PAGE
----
A panel voted to close 12 struggling schools early Friday morning after a tumultuous six hour meeting disrupted by a raucous crowd of angry protestors.**
More than half the 2,000 parents, teachers and students at Brooklyn Tech High School in Fort Greene chanted, booed and banged drums early in the explosive meeting, halting proceedings for 30 minutes.
The rabble-rousers walked out and continued their demonstration outside. The meeting went on, and the Education Department’s Panel for Educational Policy ultimately voted to shutter the schools.
Among the group that walked out was Debbie Sall, a teacher at Jamaica High School, one of 26 schools on the panel’s chopping block.
“I’m disgusted,” she said. “This is a waste of our time. We’re done. The panel is a sham.”
The meeting started with remarks from embattled Schools Chancellor Cathie Black, who was accused of mocking the angry crowd at a similar meeting that ran into Wednesday morning. She didn’t comment on the vote after the meeting.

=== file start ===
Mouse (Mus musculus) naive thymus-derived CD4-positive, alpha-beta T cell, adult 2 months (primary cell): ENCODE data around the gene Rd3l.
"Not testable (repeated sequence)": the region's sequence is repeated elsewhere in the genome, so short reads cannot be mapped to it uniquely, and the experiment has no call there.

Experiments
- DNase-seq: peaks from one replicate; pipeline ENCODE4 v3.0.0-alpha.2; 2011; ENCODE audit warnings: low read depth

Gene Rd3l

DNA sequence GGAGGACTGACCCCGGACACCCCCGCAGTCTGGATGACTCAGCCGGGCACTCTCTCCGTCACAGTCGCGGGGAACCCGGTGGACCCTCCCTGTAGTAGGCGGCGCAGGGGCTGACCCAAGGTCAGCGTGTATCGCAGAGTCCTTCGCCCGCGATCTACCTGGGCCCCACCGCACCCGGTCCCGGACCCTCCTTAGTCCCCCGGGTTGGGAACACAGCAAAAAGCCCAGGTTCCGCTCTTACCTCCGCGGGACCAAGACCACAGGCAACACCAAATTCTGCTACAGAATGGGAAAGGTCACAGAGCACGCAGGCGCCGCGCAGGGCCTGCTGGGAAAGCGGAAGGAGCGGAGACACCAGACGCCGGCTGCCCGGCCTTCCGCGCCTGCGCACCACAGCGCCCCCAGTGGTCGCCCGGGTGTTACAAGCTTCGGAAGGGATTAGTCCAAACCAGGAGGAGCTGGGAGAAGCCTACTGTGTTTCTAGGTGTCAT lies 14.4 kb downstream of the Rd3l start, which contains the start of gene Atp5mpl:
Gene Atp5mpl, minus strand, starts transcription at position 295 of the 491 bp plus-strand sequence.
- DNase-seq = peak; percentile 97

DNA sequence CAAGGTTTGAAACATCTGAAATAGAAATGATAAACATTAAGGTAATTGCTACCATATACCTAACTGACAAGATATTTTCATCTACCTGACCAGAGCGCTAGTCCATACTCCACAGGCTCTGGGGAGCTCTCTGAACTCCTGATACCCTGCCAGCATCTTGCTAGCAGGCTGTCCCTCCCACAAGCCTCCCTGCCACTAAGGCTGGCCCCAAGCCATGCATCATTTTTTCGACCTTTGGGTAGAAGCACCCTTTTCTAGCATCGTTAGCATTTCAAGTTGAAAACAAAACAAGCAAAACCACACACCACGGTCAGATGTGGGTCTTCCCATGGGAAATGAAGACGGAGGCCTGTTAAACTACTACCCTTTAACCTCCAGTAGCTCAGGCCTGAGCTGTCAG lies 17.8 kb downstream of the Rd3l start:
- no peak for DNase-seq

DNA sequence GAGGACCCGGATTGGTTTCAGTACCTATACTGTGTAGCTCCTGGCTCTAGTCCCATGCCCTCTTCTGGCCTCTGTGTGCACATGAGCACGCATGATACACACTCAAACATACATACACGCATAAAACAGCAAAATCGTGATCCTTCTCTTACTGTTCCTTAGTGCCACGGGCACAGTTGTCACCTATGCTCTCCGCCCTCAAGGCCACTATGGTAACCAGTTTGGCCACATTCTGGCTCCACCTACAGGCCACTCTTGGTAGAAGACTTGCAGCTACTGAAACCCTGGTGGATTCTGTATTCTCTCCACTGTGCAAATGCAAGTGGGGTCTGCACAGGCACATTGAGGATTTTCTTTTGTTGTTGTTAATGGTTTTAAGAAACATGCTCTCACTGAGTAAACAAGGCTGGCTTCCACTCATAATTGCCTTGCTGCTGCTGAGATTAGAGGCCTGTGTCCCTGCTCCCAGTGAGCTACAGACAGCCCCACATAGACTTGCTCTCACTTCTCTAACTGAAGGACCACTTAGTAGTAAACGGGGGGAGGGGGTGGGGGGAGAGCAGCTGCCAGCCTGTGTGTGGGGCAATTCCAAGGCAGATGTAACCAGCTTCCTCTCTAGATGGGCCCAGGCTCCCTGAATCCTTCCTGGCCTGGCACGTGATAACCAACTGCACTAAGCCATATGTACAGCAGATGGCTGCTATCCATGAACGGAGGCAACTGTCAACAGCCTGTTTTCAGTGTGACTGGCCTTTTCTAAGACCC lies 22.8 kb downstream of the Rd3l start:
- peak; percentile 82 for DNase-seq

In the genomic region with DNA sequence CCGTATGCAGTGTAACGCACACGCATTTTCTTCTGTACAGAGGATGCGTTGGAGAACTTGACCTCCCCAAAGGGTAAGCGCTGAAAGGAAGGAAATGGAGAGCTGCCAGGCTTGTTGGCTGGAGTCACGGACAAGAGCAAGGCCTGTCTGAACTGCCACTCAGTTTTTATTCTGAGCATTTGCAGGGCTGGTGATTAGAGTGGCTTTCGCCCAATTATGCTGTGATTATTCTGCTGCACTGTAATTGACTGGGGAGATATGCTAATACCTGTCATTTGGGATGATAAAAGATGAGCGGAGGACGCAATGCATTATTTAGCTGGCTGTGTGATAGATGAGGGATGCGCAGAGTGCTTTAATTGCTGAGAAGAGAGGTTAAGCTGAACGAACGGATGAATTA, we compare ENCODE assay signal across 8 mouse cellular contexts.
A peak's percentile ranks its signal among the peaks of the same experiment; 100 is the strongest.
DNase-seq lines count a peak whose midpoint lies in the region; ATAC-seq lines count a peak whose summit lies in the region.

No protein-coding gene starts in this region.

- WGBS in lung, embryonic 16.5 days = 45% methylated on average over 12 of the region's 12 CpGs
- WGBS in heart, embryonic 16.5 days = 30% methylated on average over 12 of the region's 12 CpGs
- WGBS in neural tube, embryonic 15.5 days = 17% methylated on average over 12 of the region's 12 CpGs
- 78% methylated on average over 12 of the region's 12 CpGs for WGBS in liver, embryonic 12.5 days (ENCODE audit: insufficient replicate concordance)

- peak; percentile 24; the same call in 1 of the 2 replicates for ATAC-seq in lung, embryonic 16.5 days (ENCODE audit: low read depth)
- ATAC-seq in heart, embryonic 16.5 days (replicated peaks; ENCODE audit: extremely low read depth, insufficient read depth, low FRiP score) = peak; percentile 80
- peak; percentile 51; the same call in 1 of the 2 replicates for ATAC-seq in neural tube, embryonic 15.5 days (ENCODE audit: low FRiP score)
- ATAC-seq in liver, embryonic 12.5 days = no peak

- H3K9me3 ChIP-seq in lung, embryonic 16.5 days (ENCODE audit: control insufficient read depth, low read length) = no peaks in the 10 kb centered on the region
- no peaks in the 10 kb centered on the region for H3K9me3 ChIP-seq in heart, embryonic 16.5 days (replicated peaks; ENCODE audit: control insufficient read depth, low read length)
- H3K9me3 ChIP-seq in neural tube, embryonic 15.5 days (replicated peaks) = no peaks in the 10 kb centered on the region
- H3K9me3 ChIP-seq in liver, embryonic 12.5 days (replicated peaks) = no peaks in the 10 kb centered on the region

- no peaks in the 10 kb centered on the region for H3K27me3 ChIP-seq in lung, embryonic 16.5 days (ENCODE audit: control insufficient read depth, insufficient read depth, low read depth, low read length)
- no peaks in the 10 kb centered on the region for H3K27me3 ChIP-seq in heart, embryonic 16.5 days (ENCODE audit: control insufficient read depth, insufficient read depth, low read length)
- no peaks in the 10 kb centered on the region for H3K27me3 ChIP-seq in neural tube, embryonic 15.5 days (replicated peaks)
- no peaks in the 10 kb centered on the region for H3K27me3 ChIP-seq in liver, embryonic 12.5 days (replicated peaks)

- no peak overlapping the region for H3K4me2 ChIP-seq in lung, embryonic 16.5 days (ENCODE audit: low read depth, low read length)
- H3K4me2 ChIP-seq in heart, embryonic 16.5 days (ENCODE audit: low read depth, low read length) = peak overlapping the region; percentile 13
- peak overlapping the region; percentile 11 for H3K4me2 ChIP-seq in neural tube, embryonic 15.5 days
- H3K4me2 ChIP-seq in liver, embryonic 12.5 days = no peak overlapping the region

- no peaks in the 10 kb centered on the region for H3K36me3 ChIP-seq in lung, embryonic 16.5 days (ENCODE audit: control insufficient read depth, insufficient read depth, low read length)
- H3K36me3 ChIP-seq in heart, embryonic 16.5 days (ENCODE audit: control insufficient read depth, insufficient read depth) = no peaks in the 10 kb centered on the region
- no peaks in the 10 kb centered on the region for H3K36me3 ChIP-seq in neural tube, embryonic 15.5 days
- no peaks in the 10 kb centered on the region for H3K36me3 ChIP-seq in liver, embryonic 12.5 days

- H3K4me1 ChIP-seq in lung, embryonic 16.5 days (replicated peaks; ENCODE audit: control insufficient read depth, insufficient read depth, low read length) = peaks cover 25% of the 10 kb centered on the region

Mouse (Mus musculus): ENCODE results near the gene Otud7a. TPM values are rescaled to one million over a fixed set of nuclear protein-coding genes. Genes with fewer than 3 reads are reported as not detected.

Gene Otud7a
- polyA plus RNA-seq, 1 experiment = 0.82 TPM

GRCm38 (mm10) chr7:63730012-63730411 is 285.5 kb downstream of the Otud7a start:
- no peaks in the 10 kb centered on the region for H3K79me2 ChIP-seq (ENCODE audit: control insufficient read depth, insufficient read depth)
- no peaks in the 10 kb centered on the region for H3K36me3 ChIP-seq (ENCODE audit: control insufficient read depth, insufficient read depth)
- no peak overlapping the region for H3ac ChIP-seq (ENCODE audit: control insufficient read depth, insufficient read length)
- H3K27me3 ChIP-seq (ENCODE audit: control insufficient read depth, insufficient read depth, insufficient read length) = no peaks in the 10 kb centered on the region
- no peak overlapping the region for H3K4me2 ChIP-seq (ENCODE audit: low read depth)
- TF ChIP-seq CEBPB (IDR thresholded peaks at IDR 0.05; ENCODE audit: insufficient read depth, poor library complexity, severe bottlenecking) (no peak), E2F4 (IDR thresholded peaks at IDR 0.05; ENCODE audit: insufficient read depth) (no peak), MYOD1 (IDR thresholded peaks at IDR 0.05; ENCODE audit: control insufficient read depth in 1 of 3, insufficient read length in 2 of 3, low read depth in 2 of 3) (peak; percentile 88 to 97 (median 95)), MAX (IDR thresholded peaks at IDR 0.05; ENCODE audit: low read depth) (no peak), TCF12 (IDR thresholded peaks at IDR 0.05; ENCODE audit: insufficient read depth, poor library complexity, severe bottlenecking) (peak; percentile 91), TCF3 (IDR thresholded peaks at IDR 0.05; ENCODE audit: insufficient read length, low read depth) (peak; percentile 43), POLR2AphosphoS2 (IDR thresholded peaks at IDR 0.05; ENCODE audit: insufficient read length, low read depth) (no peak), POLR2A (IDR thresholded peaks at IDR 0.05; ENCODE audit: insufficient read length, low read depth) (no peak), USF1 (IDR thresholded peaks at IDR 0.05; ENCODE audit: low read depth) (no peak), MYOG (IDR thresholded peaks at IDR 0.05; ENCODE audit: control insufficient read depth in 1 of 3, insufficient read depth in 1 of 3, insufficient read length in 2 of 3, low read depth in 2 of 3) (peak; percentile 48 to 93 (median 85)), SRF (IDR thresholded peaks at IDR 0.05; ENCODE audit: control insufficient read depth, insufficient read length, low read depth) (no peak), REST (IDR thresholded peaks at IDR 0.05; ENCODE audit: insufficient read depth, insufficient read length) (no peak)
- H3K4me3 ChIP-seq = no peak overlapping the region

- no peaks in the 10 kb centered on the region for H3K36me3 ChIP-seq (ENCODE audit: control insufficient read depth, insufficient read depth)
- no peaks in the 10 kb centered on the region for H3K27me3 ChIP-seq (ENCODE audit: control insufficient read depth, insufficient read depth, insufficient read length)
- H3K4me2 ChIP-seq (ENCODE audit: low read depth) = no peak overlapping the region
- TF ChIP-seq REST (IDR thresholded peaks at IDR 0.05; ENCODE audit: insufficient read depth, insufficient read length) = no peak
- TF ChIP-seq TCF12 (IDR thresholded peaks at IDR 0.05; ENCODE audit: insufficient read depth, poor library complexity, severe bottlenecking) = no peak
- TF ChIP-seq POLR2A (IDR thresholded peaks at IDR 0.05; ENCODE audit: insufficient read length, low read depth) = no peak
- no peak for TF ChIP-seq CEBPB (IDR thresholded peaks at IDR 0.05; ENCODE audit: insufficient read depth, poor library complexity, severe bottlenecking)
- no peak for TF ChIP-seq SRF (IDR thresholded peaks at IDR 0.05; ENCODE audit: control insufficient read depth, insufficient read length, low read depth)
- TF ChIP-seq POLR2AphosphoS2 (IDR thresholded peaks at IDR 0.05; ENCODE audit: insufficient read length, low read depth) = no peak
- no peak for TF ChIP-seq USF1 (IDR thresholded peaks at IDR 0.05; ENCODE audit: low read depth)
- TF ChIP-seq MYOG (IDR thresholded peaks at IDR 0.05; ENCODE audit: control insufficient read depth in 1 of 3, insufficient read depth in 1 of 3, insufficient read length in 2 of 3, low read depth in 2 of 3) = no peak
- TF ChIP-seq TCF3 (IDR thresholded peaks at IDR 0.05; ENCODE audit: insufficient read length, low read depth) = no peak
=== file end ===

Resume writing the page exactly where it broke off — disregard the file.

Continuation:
“These schools have demonstrated persistently poor performance – in some cases for a decade or longer,” Black said last night. “This is true despite an array of interventions the Department of Education implemented in hopes of reversing those patterns.”
She was followed by a bevy of fired-up lawmakers who blasted Black for trying to close the schools and what they considered her nasty attitude toward the school communities.
“Ms. Black, you have a lot of nerve. Jeering at our parents is the height of disrespect,” said City Councilman Charles Barron. “Cathie Black must go.”
“Ms. Black, what in the world is wrong with you?” asked City Councilman Jumaane Williams. “You show utter contempt and scorn for the parents and children you are supposed to be serving.”
The meeting went on after more than 1,000 attendees walked out and was expected to last into the early hours of Friday morning.
A rowdy meeting Tuesday ended with the 13-member panel voting to approve the shuttering of 10 other schools.
The city’s attempt to shut down 19 schools last year was halted by a lawsuit brought by the NAACP and the teachers union, after a judge found the city hadn’t properly considered the closings’ impact on school communities.
Union officials are unclear what they will do to combat this year’s closings.
**Including members of Make the Road New York (MRNY).
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